Mar
15
2018
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For today’s post, we are once again going to take a bit of a step back from the news and examine some of the fundamentals of Legionella bacteria and Legionnaires’ disease. With that in mind, today’s post will be doing a review of the basics regarding how testing for Legionella is done.

Traditionally, Legionella is found by a culture on a buffered charcoal yeast extract agar. One very common procedure for detecting Legionella in water is to concentrate the bacteria before inoculating it onto a charcoal yeast extract agar along with some agents like polymixin, GVPC, vancomycin, glycine, and cyclohexamide in order to suppress any other flora that may be in the sample. Some laboratories will instead use an acid or heat treatment in order to suppress the other flora along with the other microbes.

From there, the labs will allow incubation for a period of up to 10 days. Once this period is complete, suspect colonies can be confirmed if the Legionella is able to grow on the buffered charcoal yeast extract agar containing the cysteine, but not on the agar without the cysteine added. In order to determine the exact species and/or serogroup, immunological techniques are often used.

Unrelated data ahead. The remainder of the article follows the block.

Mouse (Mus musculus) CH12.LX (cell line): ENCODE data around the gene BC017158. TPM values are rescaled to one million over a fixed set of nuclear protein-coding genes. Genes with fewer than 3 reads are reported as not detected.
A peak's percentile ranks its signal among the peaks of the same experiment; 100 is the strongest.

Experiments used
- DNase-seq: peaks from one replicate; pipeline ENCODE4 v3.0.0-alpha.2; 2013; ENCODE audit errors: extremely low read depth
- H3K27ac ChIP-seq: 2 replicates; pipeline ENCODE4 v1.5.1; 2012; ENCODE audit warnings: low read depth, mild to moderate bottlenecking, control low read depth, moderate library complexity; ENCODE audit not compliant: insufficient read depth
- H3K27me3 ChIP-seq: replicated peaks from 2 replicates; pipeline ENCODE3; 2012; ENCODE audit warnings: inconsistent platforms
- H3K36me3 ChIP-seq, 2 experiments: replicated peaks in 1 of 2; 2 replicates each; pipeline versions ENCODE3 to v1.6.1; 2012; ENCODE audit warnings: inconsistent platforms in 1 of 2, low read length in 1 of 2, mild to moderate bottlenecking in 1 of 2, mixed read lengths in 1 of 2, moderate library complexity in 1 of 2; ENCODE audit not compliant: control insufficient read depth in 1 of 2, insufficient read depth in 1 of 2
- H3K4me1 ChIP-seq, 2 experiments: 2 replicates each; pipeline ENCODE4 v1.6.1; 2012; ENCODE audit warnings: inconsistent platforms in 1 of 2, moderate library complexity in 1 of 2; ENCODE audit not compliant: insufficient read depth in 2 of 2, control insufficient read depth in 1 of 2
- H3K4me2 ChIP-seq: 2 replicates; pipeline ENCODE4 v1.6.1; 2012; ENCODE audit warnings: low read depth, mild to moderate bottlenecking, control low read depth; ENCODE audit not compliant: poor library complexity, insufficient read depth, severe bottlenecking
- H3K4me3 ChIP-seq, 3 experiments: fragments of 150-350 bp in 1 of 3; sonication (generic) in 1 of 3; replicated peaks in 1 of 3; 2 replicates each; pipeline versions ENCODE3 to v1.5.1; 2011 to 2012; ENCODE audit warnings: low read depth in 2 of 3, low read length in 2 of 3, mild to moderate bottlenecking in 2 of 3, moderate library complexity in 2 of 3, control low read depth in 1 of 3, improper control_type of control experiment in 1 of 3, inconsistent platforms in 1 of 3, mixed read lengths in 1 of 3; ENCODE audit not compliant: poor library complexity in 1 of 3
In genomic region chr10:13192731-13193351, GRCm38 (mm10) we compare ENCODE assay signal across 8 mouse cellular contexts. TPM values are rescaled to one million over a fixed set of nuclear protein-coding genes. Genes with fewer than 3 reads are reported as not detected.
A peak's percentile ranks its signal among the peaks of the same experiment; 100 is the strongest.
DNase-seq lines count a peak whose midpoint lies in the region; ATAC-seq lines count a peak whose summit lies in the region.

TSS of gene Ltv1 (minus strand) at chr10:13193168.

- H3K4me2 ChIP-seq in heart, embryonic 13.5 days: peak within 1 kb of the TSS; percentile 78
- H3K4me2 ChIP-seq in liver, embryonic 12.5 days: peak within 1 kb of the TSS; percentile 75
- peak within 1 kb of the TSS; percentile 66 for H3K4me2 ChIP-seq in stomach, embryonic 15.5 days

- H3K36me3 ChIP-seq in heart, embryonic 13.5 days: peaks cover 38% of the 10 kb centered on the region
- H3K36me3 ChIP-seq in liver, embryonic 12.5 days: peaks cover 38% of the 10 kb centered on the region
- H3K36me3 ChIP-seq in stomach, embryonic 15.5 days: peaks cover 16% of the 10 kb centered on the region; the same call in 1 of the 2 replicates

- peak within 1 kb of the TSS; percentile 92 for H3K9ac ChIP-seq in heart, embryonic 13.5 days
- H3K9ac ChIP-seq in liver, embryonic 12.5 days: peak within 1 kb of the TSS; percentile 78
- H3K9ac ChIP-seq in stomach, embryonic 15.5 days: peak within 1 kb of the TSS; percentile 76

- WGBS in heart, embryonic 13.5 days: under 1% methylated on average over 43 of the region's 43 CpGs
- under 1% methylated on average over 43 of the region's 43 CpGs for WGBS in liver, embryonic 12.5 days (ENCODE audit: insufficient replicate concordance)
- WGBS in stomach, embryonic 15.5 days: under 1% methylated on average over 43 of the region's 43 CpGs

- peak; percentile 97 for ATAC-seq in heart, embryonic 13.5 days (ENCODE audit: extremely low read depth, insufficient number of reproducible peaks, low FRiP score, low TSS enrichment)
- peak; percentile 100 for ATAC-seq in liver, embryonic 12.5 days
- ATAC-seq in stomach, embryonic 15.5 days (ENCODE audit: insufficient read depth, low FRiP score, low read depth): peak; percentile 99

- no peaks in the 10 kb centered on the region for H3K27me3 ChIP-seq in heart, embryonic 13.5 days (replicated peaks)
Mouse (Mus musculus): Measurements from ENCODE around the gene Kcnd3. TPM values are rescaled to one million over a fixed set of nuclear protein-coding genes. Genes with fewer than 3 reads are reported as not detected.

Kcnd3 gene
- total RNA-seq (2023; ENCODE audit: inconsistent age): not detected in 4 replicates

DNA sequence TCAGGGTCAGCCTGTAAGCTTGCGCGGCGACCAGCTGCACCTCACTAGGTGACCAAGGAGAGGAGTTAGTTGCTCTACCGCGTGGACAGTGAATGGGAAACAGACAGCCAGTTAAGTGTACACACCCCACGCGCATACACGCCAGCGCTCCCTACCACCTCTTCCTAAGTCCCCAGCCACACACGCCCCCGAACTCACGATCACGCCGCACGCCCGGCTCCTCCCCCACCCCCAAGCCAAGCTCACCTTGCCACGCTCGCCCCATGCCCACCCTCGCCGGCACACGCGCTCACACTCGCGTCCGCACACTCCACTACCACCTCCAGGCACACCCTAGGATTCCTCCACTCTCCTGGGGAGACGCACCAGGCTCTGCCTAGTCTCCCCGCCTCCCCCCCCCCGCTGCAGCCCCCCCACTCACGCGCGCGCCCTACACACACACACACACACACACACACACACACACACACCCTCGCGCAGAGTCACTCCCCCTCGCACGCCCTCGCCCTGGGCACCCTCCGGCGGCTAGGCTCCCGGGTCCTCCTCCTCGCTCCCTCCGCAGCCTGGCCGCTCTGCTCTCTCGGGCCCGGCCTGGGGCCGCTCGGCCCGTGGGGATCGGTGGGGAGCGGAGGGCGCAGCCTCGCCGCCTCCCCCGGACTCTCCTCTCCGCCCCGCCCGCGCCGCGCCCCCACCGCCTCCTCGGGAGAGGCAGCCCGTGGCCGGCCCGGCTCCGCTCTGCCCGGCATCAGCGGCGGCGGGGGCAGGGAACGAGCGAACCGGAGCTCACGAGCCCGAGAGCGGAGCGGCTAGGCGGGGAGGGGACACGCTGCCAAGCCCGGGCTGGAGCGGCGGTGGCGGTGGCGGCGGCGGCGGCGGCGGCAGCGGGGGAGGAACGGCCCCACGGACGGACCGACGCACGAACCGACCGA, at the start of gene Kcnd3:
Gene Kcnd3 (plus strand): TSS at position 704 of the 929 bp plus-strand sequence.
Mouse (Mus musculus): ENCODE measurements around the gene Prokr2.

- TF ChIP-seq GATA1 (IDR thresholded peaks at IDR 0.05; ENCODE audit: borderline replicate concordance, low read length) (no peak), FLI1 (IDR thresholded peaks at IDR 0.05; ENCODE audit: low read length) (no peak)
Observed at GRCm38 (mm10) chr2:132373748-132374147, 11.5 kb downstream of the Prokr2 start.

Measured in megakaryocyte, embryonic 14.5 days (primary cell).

On a more practical level, individuals may encounter testing at hospitals through Legionella urinary antigen tests which can allow for the initial detection when it is suspected that the patient may have Legionella pneumonia. One major advantage of the urinary test is that the results can be found in several hours opposed to several days which would be necessary for testing with a culture. The major disadvantage, however, is that the urine antigen test can only detect the Legionella pneumophila serogroup 1 (LP1) so can not detect any non-LP1 strain or any other Legionella species, a problem which ultimately impairs public health investigations of a Legionnaires’ disease outbreak.

This page has covered a few examples of this before however new techniques for rapidly detecting Legionella in water are increasingly established and being used. These new detection techniques include ideas regarding the use of polymerase chain reaction and rapid immunological assays, both of which should provide much faster results.

While this is clearly not an exhaustive review of all the methods and details of testing for Legionella bacteria, it is this post’s hope that you will at least take away some information that will overall make you a more informed individual when it comes to Legionella and Legionnaires’ disease.

Jules Zacher is an attorney in Philadelphia who has tried Legionnaires’ disease cases across the U.S.  Please visit LegionnaireLawyer.com again for updates.

Posted by jzacher">jzacher at 10:07 am

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